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A very unimportant question about Java performance, but it made me wondering today.

Say I have simple getter:

public Object getSomething() {
     return this.member;

Now, say I need the result of getSomething() twice (or more) in some function/algorithm. My question: is there any difference in either calling getSomething() twice (or more) or in declaring a temporary, local variable and use this variable from then on?

That is, either

public void algo() {
    Object o = getSomething();

    ... use o ...


public void algo() {
    ... call getSomething() multiple times ...

I tend to mix both options, for no specific reason. I know it doesn't matter, but I am just wondering.


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Yes there is a difference, in the case the value changes in the meantime, perhaps via another thread, or if the getter was coded to have side effects! –  Adam May 15 '12 at 20:50
Let's assume this won't happen here. My question is not about the difference in behavior, which is a valid remark, but about the difference of the output of the compiler. –  John T. May 15 '12 at 20:51
Have you tried to measure it? Does it impact on the overall performance of your program? JVM is pretty smart on optimizations of such kind, so it's impossible to tell. –  Boris Treukhov May 15 '12 at 20:51
I'm not sure this can be optimized as behaviour could be different... –  Adam May 15 '12 at 20:52
@Adam JVM works with dynamic code - it can introduce optimizations and revert them back if the wind changes, for example when a new class being loaded that overrides getSomething, etc. –  Boris Treukhov May 15 '12 at 20:54

3 Answers 3

Technically, it's faster to not call the method multiple times, however this might not always be the case. The JVM might optimize the method calls to be inline and you won't see the difference at all. In any case, the difference is negligible.

However, it's probably safer to always use a getter. What if the value of the state changes between your calls? If you want to use a consistent version, then you can save the value from the first call. Otherwise, you probably want to always use the getter.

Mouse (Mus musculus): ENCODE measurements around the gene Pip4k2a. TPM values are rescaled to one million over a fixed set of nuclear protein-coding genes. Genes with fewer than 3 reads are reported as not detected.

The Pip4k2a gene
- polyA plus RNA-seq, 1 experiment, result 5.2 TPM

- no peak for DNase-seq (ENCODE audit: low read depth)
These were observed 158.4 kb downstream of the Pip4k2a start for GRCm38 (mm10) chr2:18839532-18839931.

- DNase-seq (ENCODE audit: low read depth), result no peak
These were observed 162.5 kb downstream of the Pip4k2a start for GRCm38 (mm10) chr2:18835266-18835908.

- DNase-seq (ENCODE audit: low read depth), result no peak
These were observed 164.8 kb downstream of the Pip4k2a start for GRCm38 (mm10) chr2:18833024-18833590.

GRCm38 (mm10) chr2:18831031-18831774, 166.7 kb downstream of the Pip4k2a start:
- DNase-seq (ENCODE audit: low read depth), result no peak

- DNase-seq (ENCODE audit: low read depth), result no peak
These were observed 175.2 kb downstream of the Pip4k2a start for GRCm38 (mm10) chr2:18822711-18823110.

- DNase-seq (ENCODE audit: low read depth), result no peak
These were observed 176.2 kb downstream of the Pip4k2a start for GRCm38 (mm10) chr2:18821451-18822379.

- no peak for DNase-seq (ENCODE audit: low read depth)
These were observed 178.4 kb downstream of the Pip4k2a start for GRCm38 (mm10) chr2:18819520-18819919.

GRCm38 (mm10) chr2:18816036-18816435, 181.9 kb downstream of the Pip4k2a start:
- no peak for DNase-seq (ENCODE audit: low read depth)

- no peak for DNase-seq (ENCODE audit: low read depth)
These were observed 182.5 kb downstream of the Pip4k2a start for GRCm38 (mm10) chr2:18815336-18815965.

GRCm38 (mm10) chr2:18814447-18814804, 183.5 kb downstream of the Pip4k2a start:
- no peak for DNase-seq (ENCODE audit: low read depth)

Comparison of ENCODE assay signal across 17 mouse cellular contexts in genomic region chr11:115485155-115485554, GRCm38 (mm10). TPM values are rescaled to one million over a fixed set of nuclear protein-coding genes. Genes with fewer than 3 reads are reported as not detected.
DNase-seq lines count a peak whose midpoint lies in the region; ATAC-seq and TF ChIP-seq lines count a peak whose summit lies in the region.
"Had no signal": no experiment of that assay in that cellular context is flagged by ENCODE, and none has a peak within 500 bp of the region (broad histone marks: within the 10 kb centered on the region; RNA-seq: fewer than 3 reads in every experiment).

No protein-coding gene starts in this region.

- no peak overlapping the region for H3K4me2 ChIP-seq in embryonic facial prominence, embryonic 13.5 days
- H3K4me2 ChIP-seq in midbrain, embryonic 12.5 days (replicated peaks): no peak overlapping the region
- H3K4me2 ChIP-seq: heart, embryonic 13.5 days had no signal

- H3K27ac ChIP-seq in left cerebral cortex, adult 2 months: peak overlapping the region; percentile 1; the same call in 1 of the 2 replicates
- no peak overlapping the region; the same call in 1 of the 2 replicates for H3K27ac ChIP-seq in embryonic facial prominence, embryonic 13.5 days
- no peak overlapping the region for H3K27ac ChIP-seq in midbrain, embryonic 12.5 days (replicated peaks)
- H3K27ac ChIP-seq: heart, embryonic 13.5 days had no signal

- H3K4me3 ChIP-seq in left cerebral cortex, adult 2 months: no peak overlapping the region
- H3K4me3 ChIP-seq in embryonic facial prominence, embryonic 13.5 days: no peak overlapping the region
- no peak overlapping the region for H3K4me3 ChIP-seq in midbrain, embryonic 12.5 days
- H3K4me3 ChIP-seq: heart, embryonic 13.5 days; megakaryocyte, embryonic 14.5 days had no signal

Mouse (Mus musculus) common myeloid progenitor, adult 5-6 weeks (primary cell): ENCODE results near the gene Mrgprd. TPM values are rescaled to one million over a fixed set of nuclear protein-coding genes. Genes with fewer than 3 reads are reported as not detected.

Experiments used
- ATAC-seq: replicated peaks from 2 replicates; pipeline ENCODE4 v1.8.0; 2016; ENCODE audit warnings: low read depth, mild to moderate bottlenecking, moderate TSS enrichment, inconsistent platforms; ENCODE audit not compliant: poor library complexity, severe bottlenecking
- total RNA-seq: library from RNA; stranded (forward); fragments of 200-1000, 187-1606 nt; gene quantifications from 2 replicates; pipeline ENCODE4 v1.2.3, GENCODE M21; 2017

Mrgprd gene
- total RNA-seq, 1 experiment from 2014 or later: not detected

In any case, you shouldn't base this decision on performance because it's so negligible. I would pick one and stick with it consistently. I would recommend always going through your getters/setters.

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The JIT may do more than just inline it -- it could recognize that the value doesn't change within this thread (and that there are no happens-before edges to its changing in other threads), and thus put it into a CPU register. That's why code like while(this.getSomeBool()) { doSomething(); } can spin forever, even if some other thread changes someBool but in a non-threadsafe way. –  yshavit May 15 '12 at 22:55
"However, it's probably safer to always use a getter." is simply not true. Without context, we can not know. Perhaps the correct behavior of algo is to perform the operations on the same value of something even if it changes. –  emory May 15 '12 at 23:45

Getters and setters are about encapsulation and abstraction. When you decide to invoke the getter multiple times, you are making assumptions about the inner workings of that class. For example that it does no expensive calculations, or that the value is not changed by other threads.

I'd argue that its better to call the getter once and store its result in a temporary variable, thus allowing you to freely refactor the implementing class.

As an anecdote, I was once bitten by a change where a getter returned an array, but the implementing class was changed from an array property to using a list and doing the conversion in the getter.

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The compiler should optimize either one to be basically the same code.

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That's an assumption that @John T. may not want to make. –  SomeKittens May 15 '12 at 20:52

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